Leaders Light Fires


flames background“HELP!  SOMEBODY PLEASE HELP ME!”

The desperation of the woman immediately caught my attention.  Seeking out the source of the panicked outcries my buddy and I found a very distraught woman frantically waving her arms at us in the middle of the alley.  Sensing the urgency of her need we sprinted toward her.

The emergency she found herself in was immediately apparent.

Smoke was billowing out the door of her basement suite apartment.  She tried desperately through her breath-stealing sobs to tell us what had happened.  At this point, all that mattered was to get her children out of the house, call 911 and do what we could to help.

My buddy and I charged into the house and saw the flames devouring the walls of her children’s bedroom.  It had not spread to the point where they were out of control, so we thought we could actually extinguish the fire.

Grabbing large cooking pots we filled them with water and began throwing them on the flames.  We pulled out any burning debris we could.  Our motivation was high, spurred on by the adrenaline pumping through our bodies, significantly accelerated by the woman’s non-stop screams of panic and distress.

The fear in the home was palpable – I could actually feel panic constricting my chest attempting to render me useless in the time I was needed most.

Thankfully we were able to abate the flames and save any further damage to the home.  The woman and her children were safe, and the fire department arrived to mop up the remnants of the destruction.

That experience, back in the early 1980s, was my first personal encounter with the destructive capability of fire.

We’ve all known the comfort and benefit of fire.  We live in heated homes.  We’ve sat around camp fires.  We eat food that’s cooked.  All of these life necessities are the result of fire.  We need fire to live.  Actually, let me clarify, we need fire within the right parameters to live.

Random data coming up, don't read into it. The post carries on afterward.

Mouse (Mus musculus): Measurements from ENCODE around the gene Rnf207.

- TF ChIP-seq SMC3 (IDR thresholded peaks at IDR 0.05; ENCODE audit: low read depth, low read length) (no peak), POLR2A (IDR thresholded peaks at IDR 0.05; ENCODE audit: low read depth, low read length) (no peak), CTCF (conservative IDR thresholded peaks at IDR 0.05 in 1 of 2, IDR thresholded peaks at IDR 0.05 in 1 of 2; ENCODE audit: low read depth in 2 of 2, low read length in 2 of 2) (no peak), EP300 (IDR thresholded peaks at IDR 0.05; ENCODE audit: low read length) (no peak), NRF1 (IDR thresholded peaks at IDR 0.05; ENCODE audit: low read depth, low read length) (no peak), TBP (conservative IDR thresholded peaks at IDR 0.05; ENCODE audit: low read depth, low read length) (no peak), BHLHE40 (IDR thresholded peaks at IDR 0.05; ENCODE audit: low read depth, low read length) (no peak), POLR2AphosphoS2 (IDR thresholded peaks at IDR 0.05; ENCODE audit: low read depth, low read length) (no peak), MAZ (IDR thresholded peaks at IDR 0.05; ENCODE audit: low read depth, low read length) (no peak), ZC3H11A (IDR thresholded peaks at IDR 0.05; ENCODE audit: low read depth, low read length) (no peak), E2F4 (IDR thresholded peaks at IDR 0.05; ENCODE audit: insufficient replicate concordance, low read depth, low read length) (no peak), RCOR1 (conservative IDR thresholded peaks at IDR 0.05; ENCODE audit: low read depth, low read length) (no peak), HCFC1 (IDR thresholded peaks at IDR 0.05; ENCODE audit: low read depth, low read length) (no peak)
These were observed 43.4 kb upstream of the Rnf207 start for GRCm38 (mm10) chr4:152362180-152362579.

Companies and organizations need fire to live as well.  They need fire within the correct parameters to live.  And that’s what leaders do…

Leaders light fires.

There are actually 3 kinds of fires leaders light:  Leaders light fires under people.  Leaders light fires in people.  And, sadly, leaders light people on fire.

Lighting fires under people is building a sense of urgency in people.  It is creating extrinsic motivation.  Extrinsic motivation is a motivation which is external in its nature.  That could be anything from profit sharing, to promised time off for getting a project done on time.  Lighting a fire under people can also be a kick in the butt of sorts.  It can be the identification of unmet expectations that could ultimately end in termination.

Lighting a fire in people is a higher form of motivation.  This is when a leader is actually able to create intrinsic motivation in those they lead.  Their people are internally motivated to do an exceptional job.  To intrinsically motivate people, to light a fire in them, entails visionary communication.

You cannot light a fire in people without touching their hearts.  Indeed, the only way to light fires within people is to touch and engage their heart.  This is precisely what motivational and visionary leaders do: they ignite the hearts of their people, inspire them, engage them and create an exceptional team of internally motivated people.

When you light a fire within a person you are lighting fires of vision, commitment, conviction, passion, purpose, identity and indeed, even life.

Sadly, leaders can light destructive fires as well.  Leaders can actually light their people on fire and burn them.  How?  Ultimately it is poor leadership that burns people: responsibility without authority, unrealistic expectations, overwhelming workload, no feedback, no encouragement, abusive communication, isolation, lack of direction, and myriad other leadership shortcomings.

It’s amazing though, how the basics of leadership can stoke the fires of commitment in people: care about them, treat them with respect and dignity, compensate them fairly, provide clear expectations for their behavior, show them the significance of their work and impart vision for where they and the company are going.

Yes, leaders light fires.  What kind of fires are you lighting?

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Leading and Living on Purpose.